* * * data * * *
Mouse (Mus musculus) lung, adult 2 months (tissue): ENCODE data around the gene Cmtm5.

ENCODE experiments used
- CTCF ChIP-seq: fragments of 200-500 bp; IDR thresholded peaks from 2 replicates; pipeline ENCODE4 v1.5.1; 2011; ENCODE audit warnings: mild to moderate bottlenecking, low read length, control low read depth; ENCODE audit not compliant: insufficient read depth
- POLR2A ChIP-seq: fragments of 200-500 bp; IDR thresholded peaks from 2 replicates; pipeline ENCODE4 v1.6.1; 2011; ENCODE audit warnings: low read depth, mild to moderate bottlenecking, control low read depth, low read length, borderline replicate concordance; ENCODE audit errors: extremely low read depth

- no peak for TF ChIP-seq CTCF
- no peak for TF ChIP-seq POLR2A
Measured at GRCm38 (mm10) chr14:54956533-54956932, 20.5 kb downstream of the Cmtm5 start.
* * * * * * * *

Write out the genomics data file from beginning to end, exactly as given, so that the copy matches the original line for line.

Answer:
Mouse (Mus musculus) lung, adult 2 months (tissue): ENCODE data around the gene Cmtm5.

ENCODE experiments used
- CTCF ChIP-seq: fragments of 200-500 bp; IDR thresholded peaks from 2 replicates; pipeline ENCODE4 v1.5.1; 2011; ENCODE audit warnings: mild to moderate bottlenecking, low read length, control low read depth; ENCODE audit not compliant: insufficient read depth
- POLR2A ChIP-seq: fragments of 200-500 bp; IDR thresholded peaks from 2 replicates; pipeline ENCODE4 v1.6.1; 2011; ENCODE audit warnings: low read depth, mild to moderate bottlenecking, control low read depth, low read length, borderline replicate concordance; ENCODE audit errors: extremely low read depth

- no peak for TF ChIP-seq CTCF
- no peak for TF ChIP-seq POLR2A
Measured at GRCm38 (mm10) chr14:54956533-54956932, 20.5 kb downstream of the Cmtm5 start.